Wednesday, June 10, 2015

Can a nekton drive?

Can you swim?
Are you insulted if I call you a "nekton"?
Well, I hope the answer is "yes" to the first question. And if you read on, then maybe the answer is "no" to the second.

Nekton refers to all the swimming organisms in a the ocean. These are able to move independently of currents of water, as opposed to plankton that just float along. So I hope that you and I both belong to that first category - I for sure can swim.

But what has this to do with driving? Well drive can be many things. In this context it refers to the apparatus that modulate electrical current to run ship propellers via electrical engines, so called variable frequency drives. A few years back I became aware that actually a large number of modern vessels use electricity to drive their propellers. This creates flexibility compared to running the propellers on the shafts of (e.g.) diesel engines, and more recently it interfaces nicely with rapidly developing energy storage technologies (like batteries).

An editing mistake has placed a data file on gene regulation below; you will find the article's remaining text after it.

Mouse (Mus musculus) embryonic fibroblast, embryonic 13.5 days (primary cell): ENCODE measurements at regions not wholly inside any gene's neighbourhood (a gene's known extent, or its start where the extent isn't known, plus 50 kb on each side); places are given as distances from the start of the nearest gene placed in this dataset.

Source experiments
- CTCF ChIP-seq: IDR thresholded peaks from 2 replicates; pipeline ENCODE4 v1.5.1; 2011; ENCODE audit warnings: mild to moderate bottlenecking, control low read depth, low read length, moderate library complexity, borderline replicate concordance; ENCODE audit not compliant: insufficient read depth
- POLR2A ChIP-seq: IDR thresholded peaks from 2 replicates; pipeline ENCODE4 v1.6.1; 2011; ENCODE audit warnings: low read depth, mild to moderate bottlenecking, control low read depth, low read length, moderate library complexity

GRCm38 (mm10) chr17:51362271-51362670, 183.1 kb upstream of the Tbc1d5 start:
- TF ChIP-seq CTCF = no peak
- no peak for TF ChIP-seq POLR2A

Last week the company I work for launched a new low voltage variable speed drive for marine applications, like supply ships in the oil industry. And this new product is called "NektonDrive" (press release in Norwegian). This is a change from the typical names they operate with, like 800xA, ACS6000, PMS, and so on.

So why this sudden use of a name that can be pronounced? Well, as the product's project manager told me (my translation):

"It is a fantastic connection with what we are doing,
and many wonder how we found that name"

And what has this got to do with me, you may ask? Well, the name is the result of a naming competition. And who won? Well I did!

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